Schools are another critical channel through which Pakistanis generate awareness. Our journey took us to Bhera, an ancient village known for its classic Mughal mosques, Hindu temples, and carved wooden balconies. Deep in the heart of Punjab, Bhera’s Dar ul-Uloom Muhammadia Ghousia is the hub of a network of educational and social welfare institutions providing free education grounded in the Sufi ethos to over 25,000 women and men. Pir Amin al-Hasanat, who leads the school, explained, “We teach all of our students that it is not their duty to fight jihad, but to look after the wellbeing of their community – regardless of one’s faith or ethnicity.” Just last year, the school and its affiliate philanthropic and social welfare organizations distributed hundreds of hygiene kits, established medical facilities for over 7,000 people and rebuilt homes for flood victims. They targeted remote areas at risk of falling under the influence of radical groups who use relief as a means to win recruits.
We encountered other successful models. The Pak Turk International School system has campuses throughout Pakistan, including volatile regions like Quetta and Peshawar. Their teachers challenge radical narratives by providing students and their families the necessary tools for interfaith dialogue and mutual understanding, which allow them to deconstruct the tribal, cultural, and religious stereotypes that feed militancy. Successful counter radicalization, we were told, is not taught in a specific class or manual but rather by example. In the Pak Turk schools, teachers are available at all times for guidance, and visit students in their homes. Through these civil society efforts, Pakistanis are becoming aware of the dangers of violent extremism. According to recent public opinion polls, a greater number of Pakistanis have a negative view of al-Qaeda and the Pakistani Taliban than before. “At first people were hesitant to speak out against the Taliban,” explained Pir Mudassir Shah, “but now they are becoming more comfortable challenging extremism because the issue is mainstreamed.” Today, while barriers and police checkpoints can be seen lining the streets of Pakistan’s capital, and the army mobilizes in the tribal belt, a parallel war is being waged in Pakistan’s heartland by local communities.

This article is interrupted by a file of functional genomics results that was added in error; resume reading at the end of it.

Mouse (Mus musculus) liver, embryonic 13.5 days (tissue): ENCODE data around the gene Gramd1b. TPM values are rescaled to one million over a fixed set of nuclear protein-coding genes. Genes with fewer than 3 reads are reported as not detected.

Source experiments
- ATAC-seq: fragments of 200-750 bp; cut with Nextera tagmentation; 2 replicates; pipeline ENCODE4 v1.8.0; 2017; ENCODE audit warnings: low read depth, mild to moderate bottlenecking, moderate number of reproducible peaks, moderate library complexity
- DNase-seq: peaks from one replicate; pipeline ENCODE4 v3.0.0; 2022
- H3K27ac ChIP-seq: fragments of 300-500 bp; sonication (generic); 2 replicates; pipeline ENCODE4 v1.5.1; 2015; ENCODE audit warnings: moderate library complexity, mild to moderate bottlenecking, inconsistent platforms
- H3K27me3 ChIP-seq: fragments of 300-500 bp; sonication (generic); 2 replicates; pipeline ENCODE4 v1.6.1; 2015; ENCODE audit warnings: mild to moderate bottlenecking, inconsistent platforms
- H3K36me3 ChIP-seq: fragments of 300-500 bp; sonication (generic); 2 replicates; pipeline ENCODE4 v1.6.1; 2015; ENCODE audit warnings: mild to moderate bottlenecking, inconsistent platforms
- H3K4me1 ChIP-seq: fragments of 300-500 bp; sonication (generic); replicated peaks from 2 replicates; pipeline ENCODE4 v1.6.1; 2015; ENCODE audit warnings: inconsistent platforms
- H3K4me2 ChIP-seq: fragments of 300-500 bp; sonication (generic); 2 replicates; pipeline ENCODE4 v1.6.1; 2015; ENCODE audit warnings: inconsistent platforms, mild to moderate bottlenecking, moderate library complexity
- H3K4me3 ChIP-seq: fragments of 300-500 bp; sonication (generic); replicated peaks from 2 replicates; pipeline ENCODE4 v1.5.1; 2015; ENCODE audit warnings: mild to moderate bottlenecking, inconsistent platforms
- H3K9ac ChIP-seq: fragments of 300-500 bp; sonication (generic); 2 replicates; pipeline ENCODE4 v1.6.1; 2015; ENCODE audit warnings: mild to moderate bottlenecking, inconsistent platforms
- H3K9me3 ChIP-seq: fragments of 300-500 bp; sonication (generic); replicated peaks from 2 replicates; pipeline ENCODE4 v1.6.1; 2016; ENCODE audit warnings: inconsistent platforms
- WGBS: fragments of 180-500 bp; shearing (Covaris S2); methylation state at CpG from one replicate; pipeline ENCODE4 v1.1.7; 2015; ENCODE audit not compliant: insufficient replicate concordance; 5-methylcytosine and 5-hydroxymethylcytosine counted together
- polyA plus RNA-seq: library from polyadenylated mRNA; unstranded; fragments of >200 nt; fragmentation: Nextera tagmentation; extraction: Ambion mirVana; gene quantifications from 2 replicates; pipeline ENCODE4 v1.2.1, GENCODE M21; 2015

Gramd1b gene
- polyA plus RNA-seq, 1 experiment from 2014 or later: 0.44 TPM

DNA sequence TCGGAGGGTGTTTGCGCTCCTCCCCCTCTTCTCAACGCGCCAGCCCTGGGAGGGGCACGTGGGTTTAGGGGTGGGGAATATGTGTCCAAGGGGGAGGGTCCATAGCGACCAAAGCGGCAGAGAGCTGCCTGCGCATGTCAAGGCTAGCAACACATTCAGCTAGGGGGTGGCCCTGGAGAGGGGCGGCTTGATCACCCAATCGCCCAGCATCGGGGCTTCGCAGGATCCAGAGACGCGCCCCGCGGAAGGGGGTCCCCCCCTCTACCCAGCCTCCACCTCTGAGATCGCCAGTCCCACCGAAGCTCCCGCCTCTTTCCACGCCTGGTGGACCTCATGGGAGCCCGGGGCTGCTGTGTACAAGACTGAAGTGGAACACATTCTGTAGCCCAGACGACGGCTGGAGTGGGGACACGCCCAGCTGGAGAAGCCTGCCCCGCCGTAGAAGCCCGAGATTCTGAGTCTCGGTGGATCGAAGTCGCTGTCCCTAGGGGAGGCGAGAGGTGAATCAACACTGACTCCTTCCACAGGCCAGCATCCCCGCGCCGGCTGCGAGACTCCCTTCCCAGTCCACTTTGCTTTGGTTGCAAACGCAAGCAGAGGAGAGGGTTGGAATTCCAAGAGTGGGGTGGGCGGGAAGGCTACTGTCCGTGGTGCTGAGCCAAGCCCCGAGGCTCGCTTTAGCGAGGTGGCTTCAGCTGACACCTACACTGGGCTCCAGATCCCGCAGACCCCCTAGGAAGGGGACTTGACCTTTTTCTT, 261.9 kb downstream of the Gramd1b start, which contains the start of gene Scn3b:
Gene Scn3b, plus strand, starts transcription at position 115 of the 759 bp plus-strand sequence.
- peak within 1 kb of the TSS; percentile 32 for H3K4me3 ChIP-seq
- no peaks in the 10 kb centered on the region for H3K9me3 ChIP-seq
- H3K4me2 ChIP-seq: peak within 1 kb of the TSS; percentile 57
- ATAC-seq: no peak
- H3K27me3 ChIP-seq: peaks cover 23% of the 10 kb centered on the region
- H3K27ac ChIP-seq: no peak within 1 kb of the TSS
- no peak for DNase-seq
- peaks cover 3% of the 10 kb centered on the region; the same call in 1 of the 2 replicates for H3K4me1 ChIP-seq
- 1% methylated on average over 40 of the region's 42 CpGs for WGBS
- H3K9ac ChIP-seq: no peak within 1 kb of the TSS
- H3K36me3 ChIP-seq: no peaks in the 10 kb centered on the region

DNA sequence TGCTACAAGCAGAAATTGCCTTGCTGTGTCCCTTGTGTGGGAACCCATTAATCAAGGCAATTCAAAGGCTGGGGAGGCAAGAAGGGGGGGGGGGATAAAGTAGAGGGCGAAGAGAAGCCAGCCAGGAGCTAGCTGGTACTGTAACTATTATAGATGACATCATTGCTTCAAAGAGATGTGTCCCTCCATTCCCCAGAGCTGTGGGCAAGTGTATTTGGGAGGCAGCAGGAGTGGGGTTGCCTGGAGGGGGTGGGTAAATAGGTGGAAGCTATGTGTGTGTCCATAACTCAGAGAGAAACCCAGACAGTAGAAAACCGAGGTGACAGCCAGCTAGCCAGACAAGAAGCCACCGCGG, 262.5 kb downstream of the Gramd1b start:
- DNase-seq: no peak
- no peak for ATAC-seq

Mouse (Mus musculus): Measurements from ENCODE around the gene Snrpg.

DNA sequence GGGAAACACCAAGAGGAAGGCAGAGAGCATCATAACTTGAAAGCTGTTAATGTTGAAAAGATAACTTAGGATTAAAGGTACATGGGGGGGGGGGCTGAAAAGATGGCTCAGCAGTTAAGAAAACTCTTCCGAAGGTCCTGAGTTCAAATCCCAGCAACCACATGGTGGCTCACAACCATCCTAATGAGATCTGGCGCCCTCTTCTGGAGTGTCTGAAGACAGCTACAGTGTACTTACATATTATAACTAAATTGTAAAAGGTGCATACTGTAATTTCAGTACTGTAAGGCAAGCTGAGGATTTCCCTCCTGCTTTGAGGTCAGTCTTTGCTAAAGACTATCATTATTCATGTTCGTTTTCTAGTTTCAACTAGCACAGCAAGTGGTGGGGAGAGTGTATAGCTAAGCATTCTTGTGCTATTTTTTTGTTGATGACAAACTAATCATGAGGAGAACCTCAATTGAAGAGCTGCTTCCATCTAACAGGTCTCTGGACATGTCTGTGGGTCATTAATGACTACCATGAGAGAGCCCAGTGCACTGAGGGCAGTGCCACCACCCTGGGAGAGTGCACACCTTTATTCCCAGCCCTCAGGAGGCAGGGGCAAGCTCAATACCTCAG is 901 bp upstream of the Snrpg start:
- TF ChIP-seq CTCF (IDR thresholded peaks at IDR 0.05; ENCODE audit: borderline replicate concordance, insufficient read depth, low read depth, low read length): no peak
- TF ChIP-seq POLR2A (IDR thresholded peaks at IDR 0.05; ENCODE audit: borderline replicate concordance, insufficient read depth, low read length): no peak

In one instance in rural Abbottabad, not far from the compound in which slain al-Qaeda leader Osama bin Laden was living, a group of radical mullahs offered to build a mosque on the condition that the clerics could provide their own teachers. Not long after, families were alarmed to see that their children were being radicalized in classes taught at the new mosque. When parents learned that their children were being taught that “J” stands for “jihad” and “K” for “kalashnikov” the community held the mosque under siege until the mullahs were forced out.
150 miles south, in a village near Bhera, a father learned that his son was being brainwashed by a fundamentalist community member to believe that he would enter paradise if he became a suicide bomber. The father, supported by the Dar ul-Uloom community, rescued the children by publically exposing the radical mullah. He challenged the mullah: “After sending my child to paradise, why don’t you send your own son to join him so that mine won’t be lonely?”
Even some segments of the population that had been involved in militancy are now condemning extremism. Irfan, a former “toll collector” for a militant outfit along the Pakistan-Afghanistan Durand Line explained, “After the Taliban bombed the shrine of the Rahman Baba, the great Pashtun poet-saint, I realized that militants are destroying our country.” Now as a taxi driver, Irfan makes it a point to lambast the Taliban in conversations with all of his passengers.
Waleed Ziad and Mehreen Farooq are leading a project to analyze the role of Pakistan’s civil society in countering extremism for the Washington DC-based World Organization for Resource Development and Education (WORDE).